Education has the female allegorical figure with one arm outstretched, perhaps pointing to some distant land referred to in the book on her lap, the other around the schoolboy standing next to her, looking into her face ot catch her every word. A very three-dimensional group, showing a harmony of composition from different aspects, in particular from the left hand side, as shown here. (More statues of Education are on this page.)
Inspiration has no accompanying child, but consists of a single female figure, gazing upwards, one hand raised, the other on a book presumably the Bible. For this is a religious inspiration, emphasised by her posture, almost crouched rather than seated, as if in an attitude of prayer. The upward look is so familiar from Victorian religious pictures that this figure has somewhat of an air of conventionality about it, yet it too is most fine, with her robe, held at the base of the throat by a single broach with a cross on it, swept back over her shoulders, and her heavy skirt giving fine lines to the lower figure.
Finally, Courage, a dramatic group of a mother defending her child from danger. The child, naked and vulnerable, clutches in alarm at the body of the mother, who has seized the neck of the marauding snake in one clenched fist, the other powerful hand holding the short curved sword with which she is about to strike off its head. She wears on her head a Heraclean lion’s head and skin, symbol of strength (more examples of this at the bottom of this page), and though seated, like the other figures, the sense of dramatic movement is shown in the force of her arm, the twist of the drapery across her stomach, and the push of her knee to crush down on the body of the snake. A splendid creation.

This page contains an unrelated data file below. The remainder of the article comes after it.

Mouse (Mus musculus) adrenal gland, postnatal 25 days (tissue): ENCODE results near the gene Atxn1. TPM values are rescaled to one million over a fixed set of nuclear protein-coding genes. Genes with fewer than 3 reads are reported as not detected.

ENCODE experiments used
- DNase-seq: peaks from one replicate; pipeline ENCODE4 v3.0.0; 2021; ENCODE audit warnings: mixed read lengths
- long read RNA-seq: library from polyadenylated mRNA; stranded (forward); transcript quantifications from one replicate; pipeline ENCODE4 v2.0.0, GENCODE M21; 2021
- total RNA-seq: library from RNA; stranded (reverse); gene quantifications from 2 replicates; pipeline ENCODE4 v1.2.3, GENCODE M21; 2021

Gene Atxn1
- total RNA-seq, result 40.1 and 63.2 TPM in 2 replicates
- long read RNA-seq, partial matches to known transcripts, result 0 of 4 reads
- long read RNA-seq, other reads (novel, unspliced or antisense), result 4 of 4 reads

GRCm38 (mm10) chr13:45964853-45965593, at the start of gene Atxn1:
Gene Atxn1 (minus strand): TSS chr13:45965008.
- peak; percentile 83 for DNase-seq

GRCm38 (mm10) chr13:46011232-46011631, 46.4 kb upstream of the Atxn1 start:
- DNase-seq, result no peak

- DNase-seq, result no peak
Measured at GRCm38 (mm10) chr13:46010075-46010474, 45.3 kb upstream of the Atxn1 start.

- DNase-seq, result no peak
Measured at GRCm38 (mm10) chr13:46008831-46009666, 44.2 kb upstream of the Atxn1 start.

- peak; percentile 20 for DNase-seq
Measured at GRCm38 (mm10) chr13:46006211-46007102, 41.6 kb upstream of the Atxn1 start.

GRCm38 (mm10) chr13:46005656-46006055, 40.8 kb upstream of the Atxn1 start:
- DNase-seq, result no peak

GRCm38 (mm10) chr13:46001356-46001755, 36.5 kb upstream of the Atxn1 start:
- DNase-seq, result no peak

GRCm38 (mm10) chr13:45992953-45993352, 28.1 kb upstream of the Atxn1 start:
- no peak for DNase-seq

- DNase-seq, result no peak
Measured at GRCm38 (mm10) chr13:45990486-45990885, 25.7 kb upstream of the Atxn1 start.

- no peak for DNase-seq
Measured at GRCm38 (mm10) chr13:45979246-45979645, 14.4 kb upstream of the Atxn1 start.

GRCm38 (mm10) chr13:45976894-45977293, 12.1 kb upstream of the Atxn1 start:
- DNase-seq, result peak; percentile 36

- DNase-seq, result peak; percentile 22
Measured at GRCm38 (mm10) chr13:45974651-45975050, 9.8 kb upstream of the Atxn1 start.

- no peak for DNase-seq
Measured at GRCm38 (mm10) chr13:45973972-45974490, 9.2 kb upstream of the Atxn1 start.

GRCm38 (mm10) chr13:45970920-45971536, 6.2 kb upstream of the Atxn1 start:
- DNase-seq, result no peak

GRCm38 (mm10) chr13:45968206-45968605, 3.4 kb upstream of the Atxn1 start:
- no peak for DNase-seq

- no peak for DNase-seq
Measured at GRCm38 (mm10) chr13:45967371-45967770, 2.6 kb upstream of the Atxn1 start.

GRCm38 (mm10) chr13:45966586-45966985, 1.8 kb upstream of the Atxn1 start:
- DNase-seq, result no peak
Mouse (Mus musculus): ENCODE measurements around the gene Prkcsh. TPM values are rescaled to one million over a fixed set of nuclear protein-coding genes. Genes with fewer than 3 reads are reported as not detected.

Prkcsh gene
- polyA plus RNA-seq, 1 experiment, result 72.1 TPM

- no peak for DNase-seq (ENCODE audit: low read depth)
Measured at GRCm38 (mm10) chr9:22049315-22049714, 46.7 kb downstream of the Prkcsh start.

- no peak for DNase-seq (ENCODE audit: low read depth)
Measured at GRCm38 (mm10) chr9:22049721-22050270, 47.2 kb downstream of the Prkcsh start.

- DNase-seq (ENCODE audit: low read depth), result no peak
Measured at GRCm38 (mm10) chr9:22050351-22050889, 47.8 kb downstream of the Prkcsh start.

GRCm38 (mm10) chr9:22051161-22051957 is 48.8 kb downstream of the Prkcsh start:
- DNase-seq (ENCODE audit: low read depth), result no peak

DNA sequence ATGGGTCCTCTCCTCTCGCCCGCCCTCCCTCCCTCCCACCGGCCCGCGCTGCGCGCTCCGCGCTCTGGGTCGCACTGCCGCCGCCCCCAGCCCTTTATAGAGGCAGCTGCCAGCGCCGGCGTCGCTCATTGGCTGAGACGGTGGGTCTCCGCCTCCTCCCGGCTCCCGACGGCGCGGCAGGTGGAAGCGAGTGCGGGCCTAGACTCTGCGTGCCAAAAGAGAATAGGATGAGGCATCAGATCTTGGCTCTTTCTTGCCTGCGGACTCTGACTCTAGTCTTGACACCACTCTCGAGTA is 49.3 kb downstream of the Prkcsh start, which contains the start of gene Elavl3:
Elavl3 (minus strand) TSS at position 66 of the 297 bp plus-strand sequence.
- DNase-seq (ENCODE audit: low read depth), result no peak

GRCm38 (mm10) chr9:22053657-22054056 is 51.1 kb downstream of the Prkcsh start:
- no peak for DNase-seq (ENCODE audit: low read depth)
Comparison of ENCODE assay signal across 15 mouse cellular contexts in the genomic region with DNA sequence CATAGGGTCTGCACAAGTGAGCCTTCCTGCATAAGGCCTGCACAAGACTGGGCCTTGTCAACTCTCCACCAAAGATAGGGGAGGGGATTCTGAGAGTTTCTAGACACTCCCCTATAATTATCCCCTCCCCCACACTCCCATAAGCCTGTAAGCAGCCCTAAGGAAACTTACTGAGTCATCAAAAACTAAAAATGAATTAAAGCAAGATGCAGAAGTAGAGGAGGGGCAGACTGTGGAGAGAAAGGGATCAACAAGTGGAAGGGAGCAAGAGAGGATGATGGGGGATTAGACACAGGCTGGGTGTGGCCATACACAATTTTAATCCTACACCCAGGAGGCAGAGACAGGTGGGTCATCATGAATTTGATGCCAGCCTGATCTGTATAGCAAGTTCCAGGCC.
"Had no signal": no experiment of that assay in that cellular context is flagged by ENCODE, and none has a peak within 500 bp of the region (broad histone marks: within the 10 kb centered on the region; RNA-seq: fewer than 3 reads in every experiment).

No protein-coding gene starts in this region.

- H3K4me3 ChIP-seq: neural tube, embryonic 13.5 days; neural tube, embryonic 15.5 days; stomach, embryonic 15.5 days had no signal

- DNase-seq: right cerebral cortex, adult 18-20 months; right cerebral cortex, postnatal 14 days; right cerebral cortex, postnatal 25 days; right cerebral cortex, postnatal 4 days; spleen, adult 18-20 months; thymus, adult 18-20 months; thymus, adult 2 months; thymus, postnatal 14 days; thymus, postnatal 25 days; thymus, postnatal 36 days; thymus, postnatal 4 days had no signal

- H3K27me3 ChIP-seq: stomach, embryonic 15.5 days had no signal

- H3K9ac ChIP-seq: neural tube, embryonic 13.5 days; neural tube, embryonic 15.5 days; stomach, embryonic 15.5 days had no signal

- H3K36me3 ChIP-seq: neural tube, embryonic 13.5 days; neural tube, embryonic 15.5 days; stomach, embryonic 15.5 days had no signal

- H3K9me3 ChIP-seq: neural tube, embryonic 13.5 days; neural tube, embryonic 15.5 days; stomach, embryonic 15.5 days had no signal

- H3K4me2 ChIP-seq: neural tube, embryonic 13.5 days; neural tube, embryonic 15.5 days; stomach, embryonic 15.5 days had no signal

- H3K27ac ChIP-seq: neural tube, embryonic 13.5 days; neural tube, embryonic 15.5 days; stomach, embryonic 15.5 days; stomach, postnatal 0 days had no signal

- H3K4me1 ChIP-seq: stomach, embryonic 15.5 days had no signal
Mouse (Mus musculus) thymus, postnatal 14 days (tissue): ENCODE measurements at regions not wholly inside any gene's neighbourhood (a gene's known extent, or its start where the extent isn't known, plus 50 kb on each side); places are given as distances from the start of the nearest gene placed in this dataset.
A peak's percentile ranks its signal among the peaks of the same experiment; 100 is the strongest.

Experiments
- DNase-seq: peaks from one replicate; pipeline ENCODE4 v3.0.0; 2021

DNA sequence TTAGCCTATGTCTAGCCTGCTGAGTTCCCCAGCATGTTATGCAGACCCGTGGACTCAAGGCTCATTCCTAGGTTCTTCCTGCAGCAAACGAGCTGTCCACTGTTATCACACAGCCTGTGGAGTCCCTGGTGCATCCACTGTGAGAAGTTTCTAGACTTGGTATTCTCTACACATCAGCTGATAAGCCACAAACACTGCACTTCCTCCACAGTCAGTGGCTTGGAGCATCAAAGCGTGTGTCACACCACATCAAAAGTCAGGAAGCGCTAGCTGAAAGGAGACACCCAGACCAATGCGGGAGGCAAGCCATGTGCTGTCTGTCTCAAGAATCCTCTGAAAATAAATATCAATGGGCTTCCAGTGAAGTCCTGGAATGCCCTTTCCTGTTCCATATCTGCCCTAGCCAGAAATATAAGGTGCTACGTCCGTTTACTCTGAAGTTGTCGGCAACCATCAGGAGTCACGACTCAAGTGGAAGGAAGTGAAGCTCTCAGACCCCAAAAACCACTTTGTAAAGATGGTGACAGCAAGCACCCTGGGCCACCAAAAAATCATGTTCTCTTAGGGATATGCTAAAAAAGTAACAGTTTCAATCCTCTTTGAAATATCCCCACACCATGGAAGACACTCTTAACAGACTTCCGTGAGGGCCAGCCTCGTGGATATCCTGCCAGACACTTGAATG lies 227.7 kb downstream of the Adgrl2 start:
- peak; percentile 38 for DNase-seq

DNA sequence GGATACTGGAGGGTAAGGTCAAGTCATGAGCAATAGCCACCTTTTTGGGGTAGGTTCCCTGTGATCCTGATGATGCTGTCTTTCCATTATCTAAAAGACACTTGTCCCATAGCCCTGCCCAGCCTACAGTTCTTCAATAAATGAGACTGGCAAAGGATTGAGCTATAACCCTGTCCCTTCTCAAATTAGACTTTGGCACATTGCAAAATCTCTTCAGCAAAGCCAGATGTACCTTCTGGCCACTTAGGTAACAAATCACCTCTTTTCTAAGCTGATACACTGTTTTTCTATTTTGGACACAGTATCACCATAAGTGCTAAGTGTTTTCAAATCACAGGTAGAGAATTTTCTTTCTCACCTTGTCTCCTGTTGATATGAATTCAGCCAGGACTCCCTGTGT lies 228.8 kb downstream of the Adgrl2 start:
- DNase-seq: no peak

Detail of Inspiration.
We may comment on the style of Thornycroft’s female figures – they are Amazonian Greek, full-figured and feminine, but muscular in upper arm and shoulder, and with faces hard and chiselled, rather than soft and kindly. They should be compared with the similarly heroic females of Thomas Brock’s Victoria Memorial. This is not to say that Thornycroft never made more slender, girlish figures – his late nude entitled The Sandal comes to mind – but most of his figures are more like the Gladstone ones.
Gladstone Monument, Hawarden, Wales, by W. B. Richmond.
Gladstone has many monuments across the country, and we may note some of the other well-known ones as being:
Among many busts of Gladstone, I will mention only the particularly noble youthful bust by Thomas Woolner, in the Ashmolean Museum in Oxford, of marble and with scenes from the Iliad on the base.
The Gladstone Memorial stands part way along the Strand, subject of a sculpture walk on these pages, and facing the sculpture on Australia House, also subject of a separate page.
Liverpool Gladstone statue by Thomas Brock.
This page was originally part of a 'sculpture of the month' series, for Mar.2013. Although the older pages in that series have been absorbed within the site, if you would wish to follow the original monthly series, then jump to the next month (Apr.2013) or the previous month (Feb.2013). To continue, go to the bottom of each page where a paragraph like this one allows you to continue to follow the monthly links.
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Sculptors // London sculpture // Allegorical statues